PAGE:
Sinking of the USS Reuben James

Sinking of the USS Reuben James

US #2559f – from the 1941: World at War Sheet

On October 31, 1941, a German submarine torpedoed the USS Reuben James – the first US Navy ship destroyed during World War II.

The USS Reuben James was named after a naval hero who was born sometime around 1776.  James joined the US Navy and served on several ships. 

US #2559f – Classic First Day Cover

During the Barbary Wars, James was on the Enterprise with Lieutenant Stephen Decatur in the harbor at Tripoli.  They attempted to burn the captured American ship the Philadelphia.  When the brave sailors boarded the ship, they realized it was guarded by the pirates who had captured it.  During the fighting, James stepped between a pirate’s sword and Lieutenant Decatur and was wounded.  He survived the wound and continued to serve in the Navy in the War of 1812 and beyond.  He died in a Naval Hospital in 1838.

US #2559f – Fleetwood First Day Cover

The ship named in honor of this brave sailor was commissioned in September 1920.  The USS Reuben James sailed in the Adriatic and Mediterranean Seas, assisting refugees from Yugoslavia.  In October 1921, the ship joined in ceremonies marking the return of the Unknown Soldier to the US.  After returning to American shores, the Reuben James patrolled the Nicaraguan coast to prevent weapons from being delivered to revolutionaries.  After more than a decade of service, the destroyer was taken out of commission in 1931.

US #2559f – Colorano Silk Cachet First Day Cover

The services of the Reuben James were needed again the next year to patrol the waters around Cuba.  When war began in Europe in September 1939, this ship guarded the Atlantic and Caribbean waterways as part of the Neutrality Patrol.  In March 1941, the destroyer was part of a convoy that brought war materials safely to Britain. 

Item #M10935 includes a stamp honoring the sinking of the Reuben James.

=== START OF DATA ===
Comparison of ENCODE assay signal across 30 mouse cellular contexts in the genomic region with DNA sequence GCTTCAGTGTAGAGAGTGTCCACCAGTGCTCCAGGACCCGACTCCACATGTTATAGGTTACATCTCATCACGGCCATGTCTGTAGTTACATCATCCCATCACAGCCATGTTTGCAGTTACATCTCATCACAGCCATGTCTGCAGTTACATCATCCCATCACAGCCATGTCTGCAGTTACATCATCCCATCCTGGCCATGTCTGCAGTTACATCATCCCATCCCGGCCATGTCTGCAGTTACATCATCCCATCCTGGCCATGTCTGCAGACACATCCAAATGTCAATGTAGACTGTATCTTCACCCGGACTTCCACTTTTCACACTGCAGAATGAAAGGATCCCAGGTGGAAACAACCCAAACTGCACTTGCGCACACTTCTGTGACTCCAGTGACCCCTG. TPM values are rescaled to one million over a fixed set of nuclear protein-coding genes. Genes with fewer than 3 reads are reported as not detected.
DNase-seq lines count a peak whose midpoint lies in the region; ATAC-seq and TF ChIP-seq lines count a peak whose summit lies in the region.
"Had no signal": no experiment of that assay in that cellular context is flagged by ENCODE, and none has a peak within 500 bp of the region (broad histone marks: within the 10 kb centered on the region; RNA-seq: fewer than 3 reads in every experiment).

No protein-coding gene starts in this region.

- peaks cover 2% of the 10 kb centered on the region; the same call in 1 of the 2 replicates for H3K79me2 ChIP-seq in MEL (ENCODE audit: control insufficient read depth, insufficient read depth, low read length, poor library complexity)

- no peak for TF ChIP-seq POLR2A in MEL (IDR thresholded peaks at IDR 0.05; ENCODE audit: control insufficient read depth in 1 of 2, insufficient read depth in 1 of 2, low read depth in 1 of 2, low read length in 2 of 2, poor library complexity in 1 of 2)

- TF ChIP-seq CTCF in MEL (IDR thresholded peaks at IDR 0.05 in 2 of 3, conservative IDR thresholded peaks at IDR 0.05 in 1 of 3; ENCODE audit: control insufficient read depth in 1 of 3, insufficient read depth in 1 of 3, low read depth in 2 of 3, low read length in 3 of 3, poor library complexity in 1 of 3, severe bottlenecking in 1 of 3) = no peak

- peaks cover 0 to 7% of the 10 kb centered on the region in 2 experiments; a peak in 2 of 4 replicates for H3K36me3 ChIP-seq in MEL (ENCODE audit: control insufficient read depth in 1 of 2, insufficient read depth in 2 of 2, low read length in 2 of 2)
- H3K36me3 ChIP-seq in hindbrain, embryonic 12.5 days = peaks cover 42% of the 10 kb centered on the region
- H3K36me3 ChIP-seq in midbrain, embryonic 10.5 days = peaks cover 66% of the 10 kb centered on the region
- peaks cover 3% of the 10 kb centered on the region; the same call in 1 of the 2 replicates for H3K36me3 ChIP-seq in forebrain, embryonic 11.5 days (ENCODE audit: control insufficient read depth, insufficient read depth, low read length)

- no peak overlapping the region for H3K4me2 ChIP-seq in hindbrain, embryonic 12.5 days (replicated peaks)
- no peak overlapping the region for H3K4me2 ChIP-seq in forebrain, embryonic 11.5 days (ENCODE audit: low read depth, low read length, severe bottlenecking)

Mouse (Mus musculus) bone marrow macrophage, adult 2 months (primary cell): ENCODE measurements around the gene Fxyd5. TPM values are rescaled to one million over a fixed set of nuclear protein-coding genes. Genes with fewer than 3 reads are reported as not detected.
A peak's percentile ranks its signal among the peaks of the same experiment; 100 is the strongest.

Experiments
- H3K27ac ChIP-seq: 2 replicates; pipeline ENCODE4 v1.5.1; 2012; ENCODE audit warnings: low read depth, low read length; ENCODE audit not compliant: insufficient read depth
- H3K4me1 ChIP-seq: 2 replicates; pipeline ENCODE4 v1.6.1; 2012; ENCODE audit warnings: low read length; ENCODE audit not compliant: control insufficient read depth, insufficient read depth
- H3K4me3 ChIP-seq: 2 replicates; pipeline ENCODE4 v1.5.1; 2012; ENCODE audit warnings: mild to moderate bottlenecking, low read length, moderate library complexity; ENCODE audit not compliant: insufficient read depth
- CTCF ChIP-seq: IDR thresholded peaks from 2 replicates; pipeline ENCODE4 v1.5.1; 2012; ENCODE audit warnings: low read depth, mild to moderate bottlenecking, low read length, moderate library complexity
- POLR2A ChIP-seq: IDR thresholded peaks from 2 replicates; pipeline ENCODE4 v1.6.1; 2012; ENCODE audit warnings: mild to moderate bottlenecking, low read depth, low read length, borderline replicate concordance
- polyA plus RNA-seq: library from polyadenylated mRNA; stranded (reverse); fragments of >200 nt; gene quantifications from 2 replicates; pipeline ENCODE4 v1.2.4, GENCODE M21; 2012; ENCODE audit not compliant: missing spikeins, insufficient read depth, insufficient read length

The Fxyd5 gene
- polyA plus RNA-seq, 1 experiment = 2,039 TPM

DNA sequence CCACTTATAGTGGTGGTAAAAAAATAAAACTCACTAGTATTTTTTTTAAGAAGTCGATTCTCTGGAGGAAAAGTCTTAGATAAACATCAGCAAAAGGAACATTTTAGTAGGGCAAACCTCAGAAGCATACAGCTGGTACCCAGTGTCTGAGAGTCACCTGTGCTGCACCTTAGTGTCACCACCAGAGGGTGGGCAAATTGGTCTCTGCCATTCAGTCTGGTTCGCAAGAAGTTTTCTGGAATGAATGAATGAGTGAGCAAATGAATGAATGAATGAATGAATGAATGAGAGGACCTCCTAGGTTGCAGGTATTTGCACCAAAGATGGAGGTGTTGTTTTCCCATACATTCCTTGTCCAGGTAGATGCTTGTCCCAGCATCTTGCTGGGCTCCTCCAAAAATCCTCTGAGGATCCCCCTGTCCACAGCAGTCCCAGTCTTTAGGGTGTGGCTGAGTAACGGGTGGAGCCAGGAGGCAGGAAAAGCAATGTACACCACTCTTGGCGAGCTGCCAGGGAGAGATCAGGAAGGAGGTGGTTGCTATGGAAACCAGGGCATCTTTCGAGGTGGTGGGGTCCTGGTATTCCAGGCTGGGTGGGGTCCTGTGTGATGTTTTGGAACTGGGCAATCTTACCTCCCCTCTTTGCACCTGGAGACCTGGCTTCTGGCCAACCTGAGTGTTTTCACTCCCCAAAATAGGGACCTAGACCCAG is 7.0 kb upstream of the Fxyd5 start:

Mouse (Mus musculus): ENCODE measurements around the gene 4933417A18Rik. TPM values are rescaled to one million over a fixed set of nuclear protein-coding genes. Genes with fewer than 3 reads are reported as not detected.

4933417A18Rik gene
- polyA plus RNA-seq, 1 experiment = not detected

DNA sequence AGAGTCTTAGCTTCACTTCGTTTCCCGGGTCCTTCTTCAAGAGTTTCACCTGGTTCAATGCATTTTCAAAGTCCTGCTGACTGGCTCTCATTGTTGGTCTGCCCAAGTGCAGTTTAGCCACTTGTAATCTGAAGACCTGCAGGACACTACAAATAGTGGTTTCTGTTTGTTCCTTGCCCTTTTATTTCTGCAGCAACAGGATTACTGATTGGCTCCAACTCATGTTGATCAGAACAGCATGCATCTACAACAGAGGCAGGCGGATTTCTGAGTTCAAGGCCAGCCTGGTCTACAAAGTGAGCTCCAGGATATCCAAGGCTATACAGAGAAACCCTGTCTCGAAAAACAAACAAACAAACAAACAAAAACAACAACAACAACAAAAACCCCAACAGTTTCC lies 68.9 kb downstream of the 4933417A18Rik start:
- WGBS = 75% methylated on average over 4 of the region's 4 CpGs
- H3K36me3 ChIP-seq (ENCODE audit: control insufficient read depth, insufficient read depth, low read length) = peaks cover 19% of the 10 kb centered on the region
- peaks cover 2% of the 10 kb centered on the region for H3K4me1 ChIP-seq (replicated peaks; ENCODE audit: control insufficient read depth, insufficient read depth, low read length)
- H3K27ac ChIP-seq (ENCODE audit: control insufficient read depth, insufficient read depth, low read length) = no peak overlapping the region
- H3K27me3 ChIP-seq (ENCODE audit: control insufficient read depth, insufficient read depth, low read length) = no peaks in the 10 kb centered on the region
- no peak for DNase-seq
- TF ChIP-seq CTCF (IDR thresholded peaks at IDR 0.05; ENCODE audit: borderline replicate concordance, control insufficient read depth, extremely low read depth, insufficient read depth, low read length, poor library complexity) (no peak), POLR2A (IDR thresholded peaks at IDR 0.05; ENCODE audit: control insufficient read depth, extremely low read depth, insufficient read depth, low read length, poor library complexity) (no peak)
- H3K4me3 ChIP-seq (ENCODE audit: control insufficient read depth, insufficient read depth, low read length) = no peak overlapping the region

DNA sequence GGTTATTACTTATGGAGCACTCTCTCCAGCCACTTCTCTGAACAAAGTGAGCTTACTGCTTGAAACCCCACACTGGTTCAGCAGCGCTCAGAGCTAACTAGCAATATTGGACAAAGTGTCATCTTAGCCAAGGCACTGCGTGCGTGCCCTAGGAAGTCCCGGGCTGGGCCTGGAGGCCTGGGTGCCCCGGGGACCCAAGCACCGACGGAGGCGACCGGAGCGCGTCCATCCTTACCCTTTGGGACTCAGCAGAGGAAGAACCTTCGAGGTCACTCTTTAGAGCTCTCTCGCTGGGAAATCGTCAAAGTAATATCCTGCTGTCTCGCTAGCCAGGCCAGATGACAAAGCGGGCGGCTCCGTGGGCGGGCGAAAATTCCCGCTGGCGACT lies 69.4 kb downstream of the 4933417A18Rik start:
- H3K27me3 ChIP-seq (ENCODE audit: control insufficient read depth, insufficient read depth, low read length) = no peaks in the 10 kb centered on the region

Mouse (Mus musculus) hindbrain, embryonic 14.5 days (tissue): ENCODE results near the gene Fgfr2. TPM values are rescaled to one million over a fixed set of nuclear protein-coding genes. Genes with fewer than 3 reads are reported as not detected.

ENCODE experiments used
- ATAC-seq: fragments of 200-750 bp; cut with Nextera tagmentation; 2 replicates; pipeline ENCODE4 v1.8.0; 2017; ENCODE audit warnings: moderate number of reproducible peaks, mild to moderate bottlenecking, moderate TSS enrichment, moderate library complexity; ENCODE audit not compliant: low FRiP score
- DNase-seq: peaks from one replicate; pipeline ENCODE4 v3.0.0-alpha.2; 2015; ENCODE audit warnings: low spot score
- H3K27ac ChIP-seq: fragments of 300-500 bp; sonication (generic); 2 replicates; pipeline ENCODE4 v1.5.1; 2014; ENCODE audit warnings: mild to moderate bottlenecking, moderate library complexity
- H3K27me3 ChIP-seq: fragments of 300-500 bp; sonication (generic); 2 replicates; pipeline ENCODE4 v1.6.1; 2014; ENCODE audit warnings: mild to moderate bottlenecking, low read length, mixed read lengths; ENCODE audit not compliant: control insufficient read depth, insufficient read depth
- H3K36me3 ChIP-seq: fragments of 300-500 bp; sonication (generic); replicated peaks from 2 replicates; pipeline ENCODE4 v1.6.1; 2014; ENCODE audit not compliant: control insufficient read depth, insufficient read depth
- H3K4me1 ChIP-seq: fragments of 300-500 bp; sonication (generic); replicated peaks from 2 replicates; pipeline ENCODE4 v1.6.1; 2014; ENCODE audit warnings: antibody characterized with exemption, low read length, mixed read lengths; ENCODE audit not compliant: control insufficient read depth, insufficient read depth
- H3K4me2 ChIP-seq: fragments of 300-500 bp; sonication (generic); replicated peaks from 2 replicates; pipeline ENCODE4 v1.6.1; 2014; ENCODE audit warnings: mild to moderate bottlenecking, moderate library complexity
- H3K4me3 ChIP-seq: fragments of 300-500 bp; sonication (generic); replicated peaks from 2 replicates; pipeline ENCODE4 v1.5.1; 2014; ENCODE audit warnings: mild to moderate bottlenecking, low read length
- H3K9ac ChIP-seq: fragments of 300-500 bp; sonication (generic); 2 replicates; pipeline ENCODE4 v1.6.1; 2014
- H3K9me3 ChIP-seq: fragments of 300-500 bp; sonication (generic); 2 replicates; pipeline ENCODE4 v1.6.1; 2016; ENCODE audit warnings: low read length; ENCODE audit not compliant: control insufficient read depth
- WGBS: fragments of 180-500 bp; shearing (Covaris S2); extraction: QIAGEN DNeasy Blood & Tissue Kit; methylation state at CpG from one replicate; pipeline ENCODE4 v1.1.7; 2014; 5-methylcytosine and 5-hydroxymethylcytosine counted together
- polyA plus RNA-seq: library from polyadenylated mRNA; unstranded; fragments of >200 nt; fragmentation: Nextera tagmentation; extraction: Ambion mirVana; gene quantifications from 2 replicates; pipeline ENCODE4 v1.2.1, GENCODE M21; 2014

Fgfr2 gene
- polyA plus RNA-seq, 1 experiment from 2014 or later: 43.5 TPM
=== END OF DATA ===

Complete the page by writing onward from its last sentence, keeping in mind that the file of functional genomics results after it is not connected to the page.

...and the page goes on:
On October 23, 1941, the Reuben James sailed from Newfoundland with four other destroyers escorting a convoy.  In the early hours of October 31, the convoy encountered a German “wolfpack” – a group of submarines in position to attack the convoy.  The Reuben James positioned itself in front a merchant ship that one of the German U-boats was targeting. 

US #3213 – Woody Guthrie wrote a song about the event, titled “The Sinking of the Reuben James.”

The U-boat fired its torpedo, which struck the Reuben James, exploding a magazine and blowing off the entire bow.  The bow immediately sank and the rest of the ship floated for about five minutes before sinking as well.  The ship had seven officers, 136 enlisted men and one passenger.  Of these, 100 were killed – only 44 enlisted men survived the attack.  The Reuben James was the first US Navy ship to be destroyed in World War II.

Item #55909 – Fleetwood First Day Proof Card

After this event, the US Navy was ordered to attack German and Italian war vessels in the Atlantic Ocean.  In December, the attack on American soil at Pearl Harbor would push the United States into full-scale war.

Click here to listen to Woody Guthrie’s “The Sinking of the Reuben James.”

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4 responses to "Sinking of the USS Reuben James"

4 thoughts on “Sinking of the USS Reuben James”

  1. Thank you for this story and many thanks for the link to Woodie Guthrie’s song!
    Long time since I heard that one- great trip down memory lane !

    Reply
  2. I never knew of the Reuben James till today. The men on the ship, and the ship itself were heroes. I have always loved Woody Guthrie but never knew of this song. Also, the website plays the song by the Kingston Trio and lists the names individually of the men who perished on the ship. And shows pictures of them also. What a tribute to them. Thank you Mystic for making me aware of this piece of American history. Thanks to you it will never be forgotten.

    Reply
  3. A tip of the hat to Woodie Guthrie as well. Although he opposed war, when the time came he did not shirk and hide, but served in the Merchant Marine where he placed himself in great danger to serve others. Thanks Mystic.

    Reply
  4. Thank you so much for this story. I of course knew of the Reuben James, but never before knew of the many services she provided for our Country before WWII. And thank you so much for the link to the song – a real trip down memory lane. And the photos were fantastic. You always go the extra mile to provide us with an interesting experience ! Thank you Mystic !

    Reply

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